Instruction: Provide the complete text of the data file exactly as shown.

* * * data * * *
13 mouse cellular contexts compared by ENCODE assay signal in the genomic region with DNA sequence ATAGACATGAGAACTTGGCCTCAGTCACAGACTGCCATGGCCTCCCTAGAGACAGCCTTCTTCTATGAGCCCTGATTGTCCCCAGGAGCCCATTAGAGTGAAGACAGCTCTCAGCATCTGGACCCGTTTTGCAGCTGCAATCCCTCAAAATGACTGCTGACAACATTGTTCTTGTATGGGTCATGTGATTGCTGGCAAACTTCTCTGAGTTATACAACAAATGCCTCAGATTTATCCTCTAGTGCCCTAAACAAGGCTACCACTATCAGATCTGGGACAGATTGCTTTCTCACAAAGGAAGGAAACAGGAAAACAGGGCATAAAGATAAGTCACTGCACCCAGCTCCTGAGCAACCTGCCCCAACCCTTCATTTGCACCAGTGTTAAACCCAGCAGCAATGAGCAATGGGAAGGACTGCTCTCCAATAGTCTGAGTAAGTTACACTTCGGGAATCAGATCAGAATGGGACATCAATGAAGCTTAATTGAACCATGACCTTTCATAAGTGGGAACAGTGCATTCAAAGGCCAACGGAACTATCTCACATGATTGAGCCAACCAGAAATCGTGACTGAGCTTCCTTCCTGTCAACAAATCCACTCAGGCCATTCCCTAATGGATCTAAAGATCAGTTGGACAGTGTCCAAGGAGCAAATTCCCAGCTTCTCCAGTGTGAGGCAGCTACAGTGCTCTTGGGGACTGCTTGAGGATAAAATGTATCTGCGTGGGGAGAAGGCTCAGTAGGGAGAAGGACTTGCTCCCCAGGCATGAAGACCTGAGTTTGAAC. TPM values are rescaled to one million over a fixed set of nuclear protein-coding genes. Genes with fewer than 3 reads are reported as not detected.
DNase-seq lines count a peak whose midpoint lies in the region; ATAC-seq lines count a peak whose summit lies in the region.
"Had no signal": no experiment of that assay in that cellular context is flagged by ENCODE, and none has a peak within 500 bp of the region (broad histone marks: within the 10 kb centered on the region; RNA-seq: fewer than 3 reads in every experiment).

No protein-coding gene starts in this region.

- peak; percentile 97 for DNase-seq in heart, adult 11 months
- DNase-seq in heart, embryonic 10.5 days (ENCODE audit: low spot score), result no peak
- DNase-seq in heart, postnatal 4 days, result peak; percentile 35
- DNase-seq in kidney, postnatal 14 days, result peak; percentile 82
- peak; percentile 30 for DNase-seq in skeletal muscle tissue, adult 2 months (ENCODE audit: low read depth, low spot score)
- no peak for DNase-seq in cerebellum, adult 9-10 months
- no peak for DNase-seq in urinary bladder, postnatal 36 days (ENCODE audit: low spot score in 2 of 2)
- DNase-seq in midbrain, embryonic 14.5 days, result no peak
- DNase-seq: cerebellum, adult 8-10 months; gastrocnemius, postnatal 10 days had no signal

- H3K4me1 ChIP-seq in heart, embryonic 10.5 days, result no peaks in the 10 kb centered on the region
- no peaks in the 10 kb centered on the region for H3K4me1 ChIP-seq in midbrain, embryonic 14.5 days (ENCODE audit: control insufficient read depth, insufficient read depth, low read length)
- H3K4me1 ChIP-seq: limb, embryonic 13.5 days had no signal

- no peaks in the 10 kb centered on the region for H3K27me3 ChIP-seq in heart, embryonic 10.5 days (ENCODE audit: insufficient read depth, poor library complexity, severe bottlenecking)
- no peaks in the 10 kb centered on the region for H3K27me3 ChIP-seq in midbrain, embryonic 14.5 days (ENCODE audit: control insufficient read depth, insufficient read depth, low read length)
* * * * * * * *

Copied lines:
13 mouse cellular contexts compared by ENCODE assay signal in the genomic region with DNA sequence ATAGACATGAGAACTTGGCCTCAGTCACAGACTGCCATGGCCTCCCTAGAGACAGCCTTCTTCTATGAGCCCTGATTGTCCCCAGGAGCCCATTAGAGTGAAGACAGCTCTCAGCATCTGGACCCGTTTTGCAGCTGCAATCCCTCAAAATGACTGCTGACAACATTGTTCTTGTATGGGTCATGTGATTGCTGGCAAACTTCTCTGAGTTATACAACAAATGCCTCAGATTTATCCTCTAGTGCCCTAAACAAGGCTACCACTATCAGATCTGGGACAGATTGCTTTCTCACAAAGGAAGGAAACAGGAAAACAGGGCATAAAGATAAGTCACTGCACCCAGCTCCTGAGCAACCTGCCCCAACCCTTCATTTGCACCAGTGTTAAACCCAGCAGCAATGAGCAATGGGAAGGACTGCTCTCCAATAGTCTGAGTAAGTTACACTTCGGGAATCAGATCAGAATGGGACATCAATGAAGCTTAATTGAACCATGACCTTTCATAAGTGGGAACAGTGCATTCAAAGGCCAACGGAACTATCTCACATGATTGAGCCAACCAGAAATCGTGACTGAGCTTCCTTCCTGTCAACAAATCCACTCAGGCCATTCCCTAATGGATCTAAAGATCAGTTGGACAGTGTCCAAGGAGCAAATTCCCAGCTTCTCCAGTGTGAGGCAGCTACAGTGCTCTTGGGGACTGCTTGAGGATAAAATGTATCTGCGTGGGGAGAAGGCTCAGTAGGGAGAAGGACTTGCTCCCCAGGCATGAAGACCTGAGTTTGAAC. TPM values are rescaled to one million over a fixed set of nuclear protein-coding genes. Genes with fewer than 3 reads are reported as not detected.
DNase-seq lines count a peak whose midpoint lies in the region; ATAC-seq lines count a peak whose summit lies in the region.
"Had no signal": no experiment of that assay in that cellular context is flagged by ENCODE, and none has a peak within 500 bp of the region (broad histone marks: within the 10 kb centered on the region; RNA-seq: fewer than 3 reads in every experiment).

No protein-coding gene starts in this region.

- peak; percentile 97 for DNase-seq in heart, adult 11 months
- DNase-seq in heart, embryonic 10.5 days (ENCODE audit: low spot score), result no peak
- DNase-seq in heart, postnatal 4 days, result peak; percentile 35
- DNase-seq in kidney, postnatal 14 days, result peak; percentile 82
- peak; percentile 30 for DNase-seq in skeletal muscle tissue, adult 2 months (ENCODE audit: low read depth, low spot score)
- no peak for DNase-seq in cerebellum, adult 9-10 months
- no peak for DNase-seq in urinary bladder, postnatal 36 days (ENCODE audit: low spot score in 2 of 2)
- DNase-seq in midbrain, embryonic 14.5 days, result no peak
- DNase-seq: cerebellum, adult 8-10 months; gastrocnemius, postnatal 10 days had no signal

- H3K4me1 ChIP-seq in heart, embryonic 10.5 days, result no peaks in the 10 kb centered on the region
- no peaks in the 10 kb centered on the region for H3K4me1 ChIP-seq in midbrain, embryonic 14.5 days (ENCODE audit: control insufficient read depth, insufficient read depth, low read length)
- H3K4me1 ChIP-seq: limb, embryonic 13.5 days had no signal

- no peaks in the 10 kb centered on the region for H3K27me3 ChIP-seq in heart, embryonic 10.5 days (ENCODE audit: insufficient read depth, poor library complexity, severe bottlenecking)
- no peaks in the 10 kb centered on the region for H3K27me3 ChIP-seq in midbrain, embryonic 14.5 days (ENCODE audit: control insufficient read depth, insufficient read depth, low read length)